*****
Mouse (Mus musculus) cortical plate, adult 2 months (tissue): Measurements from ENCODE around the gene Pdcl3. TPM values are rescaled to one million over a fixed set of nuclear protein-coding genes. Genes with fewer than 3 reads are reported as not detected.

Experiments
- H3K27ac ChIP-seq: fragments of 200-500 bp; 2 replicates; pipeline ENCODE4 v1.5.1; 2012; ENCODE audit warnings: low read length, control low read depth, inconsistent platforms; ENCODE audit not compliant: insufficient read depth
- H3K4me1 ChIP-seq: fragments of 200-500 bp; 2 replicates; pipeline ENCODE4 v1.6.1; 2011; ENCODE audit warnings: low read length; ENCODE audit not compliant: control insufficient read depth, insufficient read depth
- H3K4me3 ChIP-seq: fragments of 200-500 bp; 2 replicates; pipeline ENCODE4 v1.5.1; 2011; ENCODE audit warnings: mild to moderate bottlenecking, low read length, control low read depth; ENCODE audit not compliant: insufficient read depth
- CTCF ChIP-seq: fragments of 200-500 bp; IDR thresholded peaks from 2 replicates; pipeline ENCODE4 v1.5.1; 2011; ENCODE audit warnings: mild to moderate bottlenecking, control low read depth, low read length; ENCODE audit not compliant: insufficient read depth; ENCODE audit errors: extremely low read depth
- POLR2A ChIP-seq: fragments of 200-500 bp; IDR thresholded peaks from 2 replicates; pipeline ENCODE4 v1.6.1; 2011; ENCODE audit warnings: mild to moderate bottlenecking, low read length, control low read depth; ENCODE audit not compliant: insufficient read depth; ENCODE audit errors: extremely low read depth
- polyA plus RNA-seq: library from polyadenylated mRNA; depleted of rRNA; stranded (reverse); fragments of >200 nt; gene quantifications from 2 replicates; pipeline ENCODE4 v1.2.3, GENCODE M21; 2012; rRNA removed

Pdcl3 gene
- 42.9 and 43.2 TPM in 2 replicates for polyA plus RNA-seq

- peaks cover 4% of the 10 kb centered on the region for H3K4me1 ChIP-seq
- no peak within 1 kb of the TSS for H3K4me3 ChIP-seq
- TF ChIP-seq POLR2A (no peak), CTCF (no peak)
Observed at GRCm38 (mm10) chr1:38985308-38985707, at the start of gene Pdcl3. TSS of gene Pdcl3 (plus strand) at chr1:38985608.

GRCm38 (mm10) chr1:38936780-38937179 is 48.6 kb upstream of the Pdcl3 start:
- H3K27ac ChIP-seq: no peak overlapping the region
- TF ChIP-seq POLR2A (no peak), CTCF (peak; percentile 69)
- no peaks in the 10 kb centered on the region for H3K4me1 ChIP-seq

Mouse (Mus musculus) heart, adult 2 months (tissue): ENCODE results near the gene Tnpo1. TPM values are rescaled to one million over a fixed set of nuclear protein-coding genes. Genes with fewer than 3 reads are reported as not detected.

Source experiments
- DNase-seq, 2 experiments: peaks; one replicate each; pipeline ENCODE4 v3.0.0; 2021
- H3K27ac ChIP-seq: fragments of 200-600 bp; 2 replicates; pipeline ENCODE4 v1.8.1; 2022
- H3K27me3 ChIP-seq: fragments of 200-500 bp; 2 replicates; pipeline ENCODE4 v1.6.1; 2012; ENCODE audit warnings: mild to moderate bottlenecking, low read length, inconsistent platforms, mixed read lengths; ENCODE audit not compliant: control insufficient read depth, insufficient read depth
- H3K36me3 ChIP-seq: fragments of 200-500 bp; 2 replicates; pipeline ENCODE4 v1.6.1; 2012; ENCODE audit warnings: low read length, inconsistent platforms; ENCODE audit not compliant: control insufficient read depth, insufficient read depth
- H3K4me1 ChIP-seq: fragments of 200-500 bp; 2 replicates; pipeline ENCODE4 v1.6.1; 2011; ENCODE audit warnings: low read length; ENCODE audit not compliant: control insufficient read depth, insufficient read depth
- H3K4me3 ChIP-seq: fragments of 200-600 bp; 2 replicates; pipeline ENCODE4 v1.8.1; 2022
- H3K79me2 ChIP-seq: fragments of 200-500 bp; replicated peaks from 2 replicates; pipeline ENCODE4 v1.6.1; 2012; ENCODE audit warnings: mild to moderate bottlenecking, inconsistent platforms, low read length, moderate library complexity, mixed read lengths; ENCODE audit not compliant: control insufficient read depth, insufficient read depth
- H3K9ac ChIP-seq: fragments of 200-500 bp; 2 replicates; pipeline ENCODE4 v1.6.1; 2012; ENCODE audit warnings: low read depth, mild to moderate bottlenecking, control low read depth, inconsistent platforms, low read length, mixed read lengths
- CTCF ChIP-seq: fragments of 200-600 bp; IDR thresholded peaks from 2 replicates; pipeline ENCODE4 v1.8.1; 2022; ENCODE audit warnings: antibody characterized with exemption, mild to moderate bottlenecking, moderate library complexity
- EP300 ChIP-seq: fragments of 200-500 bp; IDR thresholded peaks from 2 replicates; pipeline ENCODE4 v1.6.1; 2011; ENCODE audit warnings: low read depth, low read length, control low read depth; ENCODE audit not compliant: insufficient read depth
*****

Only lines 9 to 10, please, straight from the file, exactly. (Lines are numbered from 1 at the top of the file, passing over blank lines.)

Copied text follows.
Pdcl3 gene
- 42.9 and 43.2 TPM in 2 replicates for polyA plus RNA-seq